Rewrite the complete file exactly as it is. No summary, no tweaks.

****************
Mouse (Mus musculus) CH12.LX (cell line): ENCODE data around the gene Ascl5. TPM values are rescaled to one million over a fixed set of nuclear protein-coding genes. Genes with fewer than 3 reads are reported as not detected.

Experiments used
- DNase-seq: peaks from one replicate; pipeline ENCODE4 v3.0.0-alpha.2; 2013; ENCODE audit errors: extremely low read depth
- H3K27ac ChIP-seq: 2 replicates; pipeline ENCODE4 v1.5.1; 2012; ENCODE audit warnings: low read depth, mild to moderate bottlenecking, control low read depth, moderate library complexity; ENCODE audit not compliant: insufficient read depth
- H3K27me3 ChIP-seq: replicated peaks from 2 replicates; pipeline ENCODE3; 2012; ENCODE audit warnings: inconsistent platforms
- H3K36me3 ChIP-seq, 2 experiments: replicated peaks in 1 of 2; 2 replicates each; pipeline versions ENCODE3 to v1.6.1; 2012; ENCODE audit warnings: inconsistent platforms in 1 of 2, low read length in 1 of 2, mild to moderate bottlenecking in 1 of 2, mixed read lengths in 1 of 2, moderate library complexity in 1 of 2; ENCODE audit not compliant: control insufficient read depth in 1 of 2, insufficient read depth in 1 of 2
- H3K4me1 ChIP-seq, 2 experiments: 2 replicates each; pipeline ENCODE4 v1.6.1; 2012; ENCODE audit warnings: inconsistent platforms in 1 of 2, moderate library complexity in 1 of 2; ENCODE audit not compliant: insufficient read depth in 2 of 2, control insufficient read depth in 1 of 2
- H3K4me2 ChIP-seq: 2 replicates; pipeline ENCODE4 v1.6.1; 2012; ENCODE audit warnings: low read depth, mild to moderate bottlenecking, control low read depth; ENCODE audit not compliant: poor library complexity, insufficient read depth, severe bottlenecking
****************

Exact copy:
Mouse (Mus musculus) CH12.LX (cell line): ENCODE data around the gene Ascl5. TPM values are rescaled to one million over a fixed set of nuclear protein-coding genes. Genes with fewer than 3 reads are reported as not detected.

Experiments used
- DNase-seq: peaks from one replicate; pipeline ENCODE4 v3.0.0-alpha.2; 2013; ENCODE audit errors: extremely low read depth
- H3K27ac ChIP-seq: 2 replicates; pipeline ENCODE4 v1.5.1; 2012; ENCODE audit warnings: low read depth, mild to moderate bottlenecking, control low read depth, moderate library complexity; ENCODE audit not compliant: insufficient read depth
- H3K27me3 ChIP-seq: replicated peaks from 2 replicates; pipeline ENCODE3; 2012; ENCODE audit warnings: inconsistent platforms
- H3K36me3 ChIP-seq, 2 experiments: replicated peaks in 1 of 2; 2 replicates each; pipeline versions ENCODE3 to v1.6.1; 2012; ENCODE audit warnings: inconsistent platforms in 1 of 2, low read length in 1 of 2, mild to moderate bottlenecking in 1 of 2, mixed read lengths in 1 of 2, moderate library complexity in 1 of 2; ENCODE audit not compliant: control insufficient read depth in 1 of 2, insufficient read depth in 1 of 2
- H3K4me1 ChIP-seq, 2 experiments: 2 replicates each; pipeline ENCODE4 v1.6.1; 2012; ENCODE audit warnings: inconsistent platforms in 1 of 2, moderate library complexity in 1 of 2; ENCODE audit not compliant: insufficient read depth in 2 of 2, control insufficient read depth in 1 of 2
- H3K4me2 ChIP-seq: 2 replicates; pipeline ENCODE4 v1.6.1; 2012; ENCODE audit warnings: low read depth, mild to moderate bottlenecking, control low read depth; ENCODE audit not compliant: poor library complexity, insufficient read depth, severe bottlenecking